The Law Written on the Heart

A Review of Written on the Heart: The Case for Natural Law by J. Budziszewski (InterVarsity Press, 1997)


Phillip E. Johnson

Paul wrote in Romans 2:15 that gentiles who know nothing of Moses or Christ may nonetheless show by their deeds "that the requirements of the Law are written on their hearts, their consciences also bearing witness, and their thoughts now accusing, now even defending them." J. Budziszewski, who teaches in the Departments of Government and Philosophy at the University of Texas, and whose work frequently appears in First Things and other journals, explains that this law is what philosophers call the "natural law." It is the bedrock moral understanding that we can't not know, however hard we try to evade that knowledge, because our consciences bear witness to it.

When our consciences accuse us, and we are unwilling to repent, all we can do is to smother our knowledge with rationalizations and recruit others to vice. As Paul said in Roman 1:32, "Although [depraved people] know God's righteous decree that those who do such things deserve death, they not only continue to do these very things but also approve of those who practice them." Just as misery loves company, sin craves social approval.

Most of Written on the Heart consists of a highly readable and stimulating survey of the history of natural law thinking from Aristotle to the present. Aristotle, who knew nothing of the Judeo-Christian God, developed his common sense ethical philosophy by examining the actual practices of people who were reputed to be wise and happy. Thomas Aquinas melded Aristotelian ethics with Roman legal scholarship and Catholic doctrine to create a synthesis that still has a powerful attraction for those who study it sufficiently to master Thomas's categories. John Locke, who meant to find a stronger basis for law, unintentionally undermined the project by grounding knowledge on sense experience exclusively. Eventually his empiricism led to utilitarianism, which attempted to rebuild moral philosophy on a dismally inadequate foundation, namely our desire for pleasure and aversion to pain. Utilitarianism led inexorably to pragmatism and relativism, in reaction to which some Roman Catholic natural law philosophers (especially Germain Grisez and John Finnis) have attempted to revive natural law theory on a secular basis.

I would have added another major figure to this historical survey: the immensely influential American jurist Oliver Wendell Holmes Jr. Mr. Justice Holmes thought of law as a science that, like the natural sciences, rigorously excluded such irrelevancies as morality and metaphysics. "If you want to know the law and nothing else," he wrote in The Path of the Law (1897), "you must look at it as a bad man, who cares only for the material consequences which such knowledge enables him to predict, not as a good one, who finds his reasons for conduct... in the vaguer sanctions of conscience."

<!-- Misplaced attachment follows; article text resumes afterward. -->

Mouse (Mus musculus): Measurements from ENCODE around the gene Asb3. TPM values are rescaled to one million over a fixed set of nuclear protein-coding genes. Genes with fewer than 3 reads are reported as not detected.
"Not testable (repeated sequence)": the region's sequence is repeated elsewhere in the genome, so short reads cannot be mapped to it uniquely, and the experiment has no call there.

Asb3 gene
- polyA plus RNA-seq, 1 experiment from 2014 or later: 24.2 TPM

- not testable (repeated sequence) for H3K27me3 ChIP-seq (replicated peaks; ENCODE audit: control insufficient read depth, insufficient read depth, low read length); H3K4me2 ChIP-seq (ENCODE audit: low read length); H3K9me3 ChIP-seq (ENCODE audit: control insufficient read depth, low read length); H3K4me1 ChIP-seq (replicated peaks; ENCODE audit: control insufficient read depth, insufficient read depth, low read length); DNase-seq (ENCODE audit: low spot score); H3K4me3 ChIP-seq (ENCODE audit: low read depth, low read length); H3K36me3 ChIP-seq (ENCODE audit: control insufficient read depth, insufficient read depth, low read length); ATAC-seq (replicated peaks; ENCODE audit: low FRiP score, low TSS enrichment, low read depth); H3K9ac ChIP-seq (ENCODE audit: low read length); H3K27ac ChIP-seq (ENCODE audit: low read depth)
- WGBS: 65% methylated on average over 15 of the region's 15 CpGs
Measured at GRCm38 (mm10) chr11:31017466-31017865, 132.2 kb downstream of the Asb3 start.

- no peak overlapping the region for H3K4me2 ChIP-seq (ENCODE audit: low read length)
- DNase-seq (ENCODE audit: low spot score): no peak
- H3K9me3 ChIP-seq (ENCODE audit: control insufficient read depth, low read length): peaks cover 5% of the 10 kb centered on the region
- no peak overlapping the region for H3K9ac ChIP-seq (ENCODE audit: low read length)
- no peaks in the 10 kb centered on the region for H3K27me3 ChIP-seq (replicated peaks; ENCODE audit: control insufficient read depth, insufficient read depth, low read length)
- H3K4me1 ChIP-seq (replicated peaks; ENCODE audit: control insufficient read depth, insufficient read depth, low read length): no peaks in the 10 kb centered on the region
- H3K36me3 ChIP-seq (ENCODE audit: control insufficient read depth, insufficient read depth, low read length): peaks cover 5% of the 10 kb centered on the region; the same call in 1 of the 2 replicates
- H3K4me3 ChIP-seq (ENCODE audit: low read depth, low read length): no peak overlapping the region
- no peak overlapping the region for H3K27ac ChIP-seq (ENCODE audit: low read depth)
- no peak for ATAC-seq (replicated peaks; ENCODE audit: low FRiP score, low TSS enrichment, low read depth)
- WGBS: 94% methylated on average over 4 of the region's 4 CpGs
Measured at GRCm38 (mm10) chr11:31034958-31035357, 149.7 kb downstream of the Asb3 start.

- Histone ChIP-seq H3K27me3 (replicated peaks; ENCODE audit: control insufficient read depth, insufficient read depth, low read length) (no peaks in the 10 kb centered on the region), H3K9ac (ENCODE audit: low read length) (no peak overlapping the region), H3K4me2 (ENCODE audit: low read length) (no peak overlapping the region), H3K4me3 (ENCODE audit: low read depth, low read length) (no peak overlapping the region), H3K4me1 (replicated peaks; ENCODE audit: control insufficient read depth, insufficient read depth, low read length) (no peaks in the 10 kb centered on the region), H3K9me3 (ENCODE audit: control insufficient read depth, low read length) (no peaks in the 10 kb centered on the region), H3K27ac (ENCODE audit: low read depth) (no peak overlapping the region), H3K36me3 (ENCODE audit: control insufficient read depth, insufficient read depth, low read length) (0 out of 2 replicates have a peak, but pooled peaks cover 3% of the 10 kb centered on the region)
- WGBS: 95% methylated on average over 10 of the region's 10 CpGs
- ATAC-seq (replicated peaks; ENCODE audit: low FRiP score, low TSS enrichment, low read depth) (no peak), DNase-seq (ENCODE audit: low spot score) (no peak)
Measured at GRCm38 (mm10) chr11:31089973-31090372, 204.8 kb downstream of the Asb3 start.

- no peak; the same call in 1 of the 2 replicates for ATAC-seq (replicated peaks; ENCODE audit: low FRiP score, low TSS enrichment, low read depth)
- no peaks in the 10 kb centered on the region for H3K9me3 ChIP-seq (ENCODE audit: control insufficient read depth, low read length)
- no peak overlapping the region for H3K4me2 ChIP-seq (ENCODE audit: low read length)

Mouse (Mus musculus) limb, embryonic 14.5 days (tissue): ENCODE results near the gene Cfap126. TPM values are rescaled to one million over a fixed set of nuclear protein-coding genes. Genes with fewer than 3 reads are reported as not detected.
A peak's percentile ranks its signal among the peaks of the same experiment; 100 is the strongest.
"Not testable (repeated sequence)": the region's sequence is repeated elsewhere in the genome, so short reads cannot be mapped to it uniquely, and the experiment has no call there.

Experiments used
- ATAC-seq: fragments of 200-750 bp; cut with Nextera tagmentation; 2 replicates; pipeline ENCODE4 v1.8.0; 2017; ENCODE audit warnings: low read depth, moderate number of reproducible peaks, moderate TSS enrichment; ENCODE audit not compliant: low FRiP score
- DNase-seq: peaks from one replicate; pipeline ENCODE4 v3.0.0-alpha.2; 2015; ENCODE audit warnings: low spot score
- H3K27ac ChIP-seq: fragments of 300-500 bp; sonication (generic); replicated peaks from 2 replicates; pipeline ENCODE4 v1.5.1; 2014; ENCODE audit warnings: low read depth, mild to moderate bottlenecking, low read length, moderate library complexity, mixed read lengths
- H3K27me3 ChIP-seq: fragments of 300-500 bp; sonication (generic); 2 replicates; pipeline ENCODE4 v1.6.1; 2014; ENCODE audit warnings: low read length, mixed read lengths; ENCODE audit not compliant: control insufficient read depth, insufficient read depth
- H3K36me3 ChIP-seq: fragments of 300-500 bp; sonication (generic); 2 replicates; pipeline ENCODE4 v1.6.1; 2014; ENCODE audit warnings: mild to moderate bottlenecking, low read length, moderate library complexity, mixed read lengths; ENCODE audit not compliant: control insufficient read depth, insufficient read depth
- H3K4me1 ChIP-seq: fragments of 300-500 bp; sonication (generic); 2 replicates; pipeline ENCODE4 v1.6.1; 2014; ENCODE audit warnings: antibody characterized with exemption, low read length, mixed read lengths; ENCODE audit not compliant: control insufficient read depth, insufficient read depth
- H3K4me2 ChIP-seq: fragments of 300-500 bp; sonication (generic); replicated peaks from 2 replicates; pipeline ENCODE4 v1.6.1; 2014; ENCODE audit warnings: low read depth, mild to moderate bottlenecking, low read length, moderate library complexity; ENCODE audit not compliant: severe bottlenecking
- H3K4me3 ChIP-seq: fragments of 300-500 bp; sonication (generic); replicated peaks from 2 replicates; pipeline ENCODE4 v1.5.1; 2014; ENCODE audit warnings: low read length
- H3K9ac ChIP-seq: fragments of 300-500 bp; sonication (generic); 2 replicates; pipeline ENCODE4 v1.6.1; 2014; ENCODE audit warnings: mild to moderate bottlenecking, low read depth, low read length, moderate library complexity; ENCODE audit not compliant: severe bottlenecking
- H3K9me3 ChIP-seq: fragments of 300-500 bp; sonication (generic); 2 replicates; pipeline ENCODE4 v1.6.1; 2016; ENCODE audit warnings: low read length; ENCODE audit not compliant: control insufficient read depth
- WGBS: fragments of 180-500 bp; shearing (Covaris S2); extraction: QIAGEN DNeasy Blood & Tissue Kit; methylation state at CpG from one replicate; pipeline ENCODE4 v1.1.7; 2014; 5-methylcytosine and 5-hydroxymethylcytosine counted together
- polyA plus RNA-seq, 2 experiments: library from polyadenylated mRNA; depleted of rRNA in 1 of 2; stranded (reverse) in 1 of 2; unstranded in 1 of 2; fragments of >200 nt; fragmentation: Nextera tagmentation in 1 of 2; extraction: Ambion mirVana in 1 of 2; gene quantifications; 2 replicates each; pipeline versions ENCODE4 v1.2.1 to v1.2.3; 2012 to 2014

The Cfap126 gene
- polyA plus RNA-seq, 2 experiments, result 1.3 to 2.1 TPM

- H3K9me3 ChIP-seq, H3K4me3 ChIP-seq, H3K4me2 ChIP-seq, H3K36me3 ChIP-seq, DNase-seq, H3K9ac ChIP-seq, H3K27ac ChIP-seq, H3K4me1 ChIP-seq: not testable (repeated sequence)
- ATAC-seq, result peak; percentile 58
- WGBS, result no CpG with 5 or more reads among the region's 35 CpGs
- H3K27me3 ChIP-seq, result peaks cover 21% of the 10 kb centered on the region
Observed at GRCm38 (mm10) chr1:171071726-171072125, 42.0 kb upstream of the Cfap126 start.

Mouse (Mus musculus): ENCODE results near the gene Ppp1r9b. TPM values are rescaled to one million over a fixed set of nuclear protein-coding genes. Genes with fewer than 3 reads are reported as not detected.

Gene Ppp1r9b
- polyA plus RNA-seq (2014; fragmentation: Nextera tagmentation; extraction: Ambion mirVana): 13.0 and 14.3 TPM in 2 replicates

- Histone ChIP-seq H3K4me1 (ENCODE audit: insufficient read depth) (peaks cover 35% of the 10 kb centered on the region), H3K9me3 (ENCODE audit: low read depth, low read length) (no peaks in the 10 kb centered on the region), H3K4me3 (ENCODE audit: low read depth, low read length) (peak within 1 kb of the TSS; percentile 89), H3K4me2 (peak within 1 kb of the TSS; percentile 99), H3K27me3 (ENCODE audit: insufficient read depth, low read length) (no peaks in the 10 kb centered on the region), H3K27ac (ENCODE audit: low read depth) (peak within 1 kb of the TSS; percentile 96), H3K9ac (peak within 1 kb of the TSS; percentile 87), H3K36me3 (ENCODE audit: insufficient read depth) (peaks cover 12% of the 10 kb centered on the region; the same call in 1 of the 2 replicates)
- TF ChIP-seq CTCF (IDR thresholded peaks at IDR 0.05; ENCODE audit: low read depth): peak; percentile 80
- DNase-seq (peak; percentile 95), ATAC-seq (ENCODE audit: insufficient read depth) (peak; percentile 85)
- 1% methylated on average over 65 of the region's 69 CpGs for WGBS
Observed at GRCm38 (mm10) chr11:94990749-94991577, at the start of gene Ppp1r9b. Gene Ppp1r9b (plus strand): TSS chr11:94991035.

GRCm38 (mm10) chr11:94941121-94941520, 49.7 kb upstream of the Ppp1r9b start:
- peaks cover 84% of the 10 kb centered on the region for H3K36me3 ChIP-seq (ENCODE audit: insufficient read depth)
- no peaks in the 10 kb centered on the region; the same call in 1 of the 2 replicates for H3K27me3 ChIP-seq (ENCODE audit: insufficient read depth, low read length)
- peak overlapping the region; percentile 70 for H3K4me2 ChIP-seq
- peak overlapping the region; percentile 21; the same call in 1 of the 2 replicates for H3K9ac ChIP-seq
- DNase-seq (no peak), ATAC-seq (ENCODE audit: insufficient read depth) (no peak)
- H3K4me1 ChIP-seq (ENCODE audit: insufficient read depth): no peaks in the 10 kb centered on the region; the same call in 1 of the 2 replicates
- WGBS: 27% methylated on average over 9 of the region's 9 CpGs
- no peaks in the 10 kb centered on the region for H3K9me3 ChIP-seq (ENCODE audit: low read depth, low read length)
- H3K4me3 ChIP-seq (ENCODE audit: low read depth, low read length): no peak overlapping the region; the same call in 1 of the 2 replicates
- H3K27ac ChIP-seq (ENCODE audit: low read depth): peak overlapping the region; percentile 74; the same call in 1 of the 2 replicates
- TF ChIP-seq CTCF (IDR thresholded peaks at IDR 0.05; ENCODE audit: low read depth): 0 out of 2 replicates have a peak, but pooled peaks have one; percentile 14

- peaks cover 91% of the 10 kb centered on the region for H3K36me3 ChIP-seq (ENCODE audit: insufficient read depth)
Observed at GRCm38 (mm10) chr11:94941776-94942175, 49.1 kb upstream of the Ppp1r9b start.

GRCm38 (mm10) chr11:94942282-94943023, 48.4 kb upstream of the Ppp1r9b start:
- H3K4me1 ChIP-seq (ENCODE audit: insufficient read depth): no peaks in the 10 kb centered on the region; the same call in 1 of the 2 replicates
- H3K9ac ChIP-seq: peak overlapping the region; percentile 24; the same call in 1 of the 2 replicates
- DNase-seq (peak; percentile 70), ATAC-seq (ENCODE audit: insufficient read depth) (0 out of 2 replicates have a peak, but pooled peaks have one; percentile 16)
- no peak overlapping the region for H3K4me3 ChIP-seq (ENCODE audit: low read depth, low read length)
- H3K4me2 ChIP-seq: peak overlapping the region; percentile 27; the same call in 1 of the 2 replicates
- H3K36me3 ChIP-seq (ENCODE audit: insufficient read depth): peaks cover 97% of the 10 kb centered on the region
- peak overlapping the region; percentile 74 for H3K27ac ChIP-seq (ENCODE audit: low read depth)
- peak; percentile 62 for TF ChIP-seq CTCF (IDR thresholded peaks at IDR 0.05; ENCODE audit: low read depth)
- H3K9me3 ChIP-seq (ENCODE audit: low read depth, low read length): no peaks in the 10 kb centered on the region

From the standpoint of the practicing lawyer, Holmesian law is nothing more than "the prophecies of what the courts will do in fact." The bad man and the good man alike will guide their conduct by such prophecies, because neither wishes to come into conflict with the organized force of the state. From the standpoint of the rational judge or legislator, the rules which the prudent bad man observes are themselves derived from policy sciences like economics and psychology. The ultimate purpose of law is to achieve whatever goals (such as prosperity and safety) the public sees fit to endorse through the political process. Whether people's inclinations are good or bad is of little concern, because bad and good alike can be made to obey the law.

Holmes downgraded tradition as a source for law, famously remarking that "It is revolting to have no better reason for a rule of law than that it was so laid down in the time of Henry IV." He had an even lower regard for notions of morality, regarding them as unscientific relics of outdated religious traditions. He conceded that a law which too blatantly transgressed a community's moral standards might be unenforceable, but then trivialized the point by illustrating it with the comment that "I once heard the late Professor Agassiz say that a German population would rise if you added two cents to the price of a glass of beer." Never one to pull his punches, Holmes mused that "I often doubt whether it would not be a gain if every word of moral significance could be banished from the law altogether, and other words adopted which should convey legal ideas uncolored by anything outside the law." In place of the moral law written on the heart, Holmes gave us state coercion based on science. That's about as far away from Thomas Aquinas as you can get.